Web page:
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dc.contributor.authorSteger S
dc.contributor.authorKofler C
dc.description.abstractStatistical approaches are routinely applied to analyze landslide processes from several perspectives. During the last decade, the growing accessibility of environmental data as well as an increasing availability of powerful open-source statistical software, such as R, has certainly enhanced the regional scale analysis of landslide phenomena. For large areas, a considerable number of statistics-oriented research focuses on the mapping of landslide-prone zones using binary classification algorithms. The resulting landslide susceptibility maps are commonly regarded as a suitable information source for land management, civil protection, and further statistical analyses. The creation of a statistically-based landslide susceptibility model demands for a multitude of crucial decisions. For instance, besides the selection of suitable explanatory variables or modelling algorithms, also aspects related to the spatial representation of input data determine the final modelling outcome. Opting for one or another option is not always a trivial task, particularly because error-prone models can be associated with high quantitative validation results. This chapter provides an overview on common practices in statistical landslide susceptibility modelling from a broad and critical perspective. Potential pitfalls as well as approaches that reach beyond the pure spatial identification of susceptible terrain are presented and discussed.en_US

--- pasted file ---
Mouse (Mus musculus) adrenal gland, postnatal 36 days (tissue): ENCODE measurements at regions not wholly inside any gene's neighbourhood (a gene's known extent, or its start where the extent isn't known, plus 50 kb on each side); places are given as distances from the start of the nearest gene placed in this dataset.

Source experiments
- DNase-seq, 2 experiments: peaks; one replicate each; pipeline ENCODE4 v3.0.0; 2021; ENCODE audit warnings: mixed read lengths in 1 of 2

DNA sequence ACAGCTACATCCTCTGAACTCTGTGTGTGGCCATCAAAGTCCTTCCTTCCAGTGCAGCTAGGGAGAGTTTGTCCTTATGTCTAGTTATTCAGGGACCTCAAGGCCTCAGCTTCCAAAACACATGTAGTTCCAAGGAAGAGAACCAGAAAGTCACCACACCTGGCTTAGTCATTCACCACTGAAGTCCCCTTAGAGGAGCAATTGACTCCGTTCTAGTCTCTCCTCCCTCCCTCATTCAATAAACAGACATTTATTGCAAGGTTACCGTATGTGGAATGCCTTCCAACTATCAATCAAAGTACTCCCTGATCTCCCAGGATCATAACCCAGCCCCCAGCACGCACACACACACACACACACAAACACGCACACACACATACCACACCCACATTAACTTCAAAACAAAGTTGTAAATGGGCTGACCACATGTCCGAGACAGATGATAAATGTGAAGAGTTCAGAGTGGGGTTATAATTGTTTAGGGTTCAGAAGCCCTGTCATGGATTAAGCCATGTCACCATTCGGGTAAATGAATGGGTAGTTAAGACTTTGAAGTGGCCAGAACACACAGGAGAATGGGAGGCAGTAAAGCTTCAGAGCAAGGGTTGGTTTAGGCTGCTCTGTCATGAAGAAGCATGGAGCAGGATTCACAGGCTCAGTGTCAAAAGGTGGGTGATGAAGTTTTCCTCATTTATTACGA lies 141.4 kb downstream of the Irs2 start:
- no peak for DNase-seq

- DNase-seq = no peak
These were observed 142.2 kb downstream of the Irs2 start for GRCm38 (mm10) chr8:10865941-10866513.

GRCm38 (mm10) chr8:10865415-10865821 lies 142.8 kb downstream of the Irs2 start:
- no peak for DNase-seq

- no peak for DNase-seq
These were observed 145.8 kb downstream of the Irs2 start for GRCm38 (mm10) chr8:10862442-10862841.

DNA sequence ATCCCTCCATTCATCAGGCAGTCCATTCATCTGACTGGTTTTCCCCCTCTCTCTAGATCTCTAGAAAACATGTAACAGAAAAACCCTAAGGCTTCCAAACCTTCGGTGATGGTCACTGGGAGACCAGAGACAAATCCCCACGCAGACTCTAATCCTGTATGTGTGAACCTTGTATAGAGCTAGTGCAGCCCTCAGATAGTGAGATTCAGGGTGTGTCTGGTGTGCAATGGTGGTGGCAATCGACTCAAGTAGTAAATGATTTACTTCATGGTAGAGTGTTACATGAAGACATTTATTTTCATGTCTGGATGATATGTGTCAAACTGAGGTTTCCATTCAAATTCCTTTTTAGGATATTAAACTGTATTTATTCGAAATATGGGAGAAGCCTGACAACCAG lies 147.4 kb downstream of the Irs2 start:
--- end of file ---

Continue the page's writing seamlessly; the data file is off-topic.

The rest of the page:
dc.subjectLandslide susceptibilityen_US
dc.subjectLandslide inventory
dc.subjectMachine learning
dc.subjectModel validation
dc.subjectError propagation
dc.titleStatistical modelling of landslides - Landslide susceptibility and beyonden_US
dc.typeBook chapteren_US
dc.publication.titleSpatial Modeling in GIS and R for Earth and Environmental Sciences

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